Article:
For a book publisher, there is hardly a more dangerous category than that of celebrity autobiography. Forget who it’s by, most books of this kind not only fail, but fail big, since they are invariably expensive. The rich and famous expect to get a lot for their story, whether they are writing it themselves or not. It’s not that they need the money, of course, it’s a question of ego, like catching the biggest fish.
It’s often said that everybody has a story to tell, and I suppose that’s true, but the problem is that most of them aren’t worth telling. Of course the rich and famous tend to have more going on in their lives than ordinary people, but they aren’t always willing to tell the interesting bits. They usually want a sanitized version written for them, and part of the ghost writer’s job is to gloss over the reality, and make the person whose book he or she is writing more glamorous, generous, farsighted, and beloved than they are in real life, the text as carefully retouched as a Vanity Fair cover photograph.
Turner is in fact a good deal smarter, more reasonable, and more sensible than he looks, or perhaps wants to be perceived.
The biggest publishing mistakes of my career have always fallen into the seven-figure advance celebrity autobiography category. Only in a very few cases am I proud of any of these books, and usually it’s because the author doggedly decided to write the book himself or herself, and do without a ghost. Kirk Douglas’ The Ragman’s Son was such a book, angry, fiery, truthful, and every word of his own. Joan Collins’ Past Imperfect was funny, outrageously frank, and a great read, and she wrote it all herself. In fact I remember sitting on the floor of Joan’s bedroom in Beverly Hills, with my wife Margaret, while Joan sat on her heart-shaped pink bed, as I edited her pages. Though he wasn’t in the million-dollar category, John Houseman’s multi-volume memoirs were rich, glorious and full of wonderful stories, many of them, it’s true, dragged out of him by the indefatigable Louise Bernikow. On the other hand, Ronald Reagan’s memoir—not only did he not write it himself, I’m not even sure he read it—sank like a stone, taking millions of dollars down with it, and countless other “as told to” autobiographies have had a shelf life of nanoseconds, despite the vast amounts spent to buy (and promote) them.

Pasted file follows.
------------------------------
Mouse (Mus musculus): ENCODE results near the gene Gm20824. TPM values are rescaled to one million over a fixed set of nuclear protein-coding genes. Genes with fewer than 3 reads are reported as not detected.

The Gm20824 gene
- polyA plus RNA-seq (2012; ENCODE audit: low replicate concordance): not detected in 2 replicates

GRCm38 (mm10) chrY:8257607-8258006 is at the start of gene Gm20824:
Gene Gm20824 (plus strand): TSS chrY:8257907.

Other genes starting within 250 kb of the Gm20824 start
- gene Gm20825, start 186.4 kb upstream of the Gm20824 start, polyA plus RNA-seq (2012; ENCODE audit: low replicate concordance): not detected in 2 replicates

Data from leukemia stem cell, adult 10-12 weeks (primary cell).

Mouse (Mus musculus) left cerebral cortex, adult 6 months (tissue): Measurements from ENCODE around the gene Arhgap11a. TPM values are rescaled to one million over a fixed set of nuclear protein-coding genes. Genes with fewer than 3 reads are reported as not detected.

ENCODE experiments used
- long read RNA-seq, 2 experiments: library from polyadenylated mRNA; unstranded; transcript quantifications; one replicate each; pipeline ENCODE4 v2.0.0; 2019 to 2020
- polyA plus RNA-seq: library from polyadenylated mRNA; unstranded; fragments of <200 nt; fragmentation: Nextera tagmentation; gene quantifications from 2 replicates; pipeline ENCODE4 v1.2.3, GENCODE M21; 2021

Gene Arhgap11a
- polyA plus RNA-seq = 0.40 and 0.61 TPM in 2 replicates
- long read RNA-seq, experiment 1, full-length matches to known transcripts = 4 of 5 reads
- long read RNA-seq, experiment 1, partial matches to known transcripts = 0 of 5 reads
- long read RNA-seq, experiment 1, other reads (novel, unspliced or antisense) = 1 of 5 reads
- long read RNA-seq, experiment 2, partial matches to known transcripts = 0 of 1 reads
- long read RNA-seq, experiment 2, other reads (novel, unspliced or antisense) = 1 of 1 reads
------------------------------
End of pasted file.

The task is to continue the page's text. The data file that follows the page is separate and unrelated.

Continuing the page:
One reason for this is that any kind of celebrity overcomes the first and biggest problem for most authors, which is that nobody has ever heard of them. Merv Griffin, they at least used to have heard of, or Phil Donahue, or Marlo Thomas, or Lee Iaccoca, or Mary Walsh Cunningham, or Cher, or Marlon Brando, to name but a few over the years. The other reason is that book publishers and editors are prone to lose all sense of proportion when exposed over the lunch table or the executive coffee table to a bigger than life celebrity, and with stars in their eyes (literally) agree to numbers that they would never have dreamed of paying if they weren’t dazzled by starlight. Exposed to, say, Tom Cruise or a major sports or business figure, editors who normally have trouble deciding whether or not to pay $1,500 for a first novel have been known to pony up millions without blinking.
With that in mind, here is Ted Turner’s story, Call Me Ted, told with the writing help of a former employee (and CEO of the Weather Channel Companies), and graced by a smiling, gap-toothed portrait of Ted Turner on the cover. First, the bad news: Ted Turner (doubtless for good reasons) has much less to say about his marriage to Jane Fonda (or his first marriage, or his pilot who was once his girlfriend and who introduced him to environmental causes) than he does about winning the America’s Cup or buying the Atlanta Braves. There have apparently been a lot of women in his life—he points out that monogamy is not his shtick— but he doesn’t spend much time on them. The failure of his marriage to Fonda he attributes to scheduling conflicts, which gives you some idea of the personal soul-searching and sensational revelation quotient of the book. Ex-wives, girlfriends and children can relax—no need to pick up the telephone and call their lawyers. Anybody reading Call Me Ted in the expectation of juicy personal gossip is going to be sorely disappointed, I’m afraid. Nor is Turner big on self-analysis, but then, who expected him to be?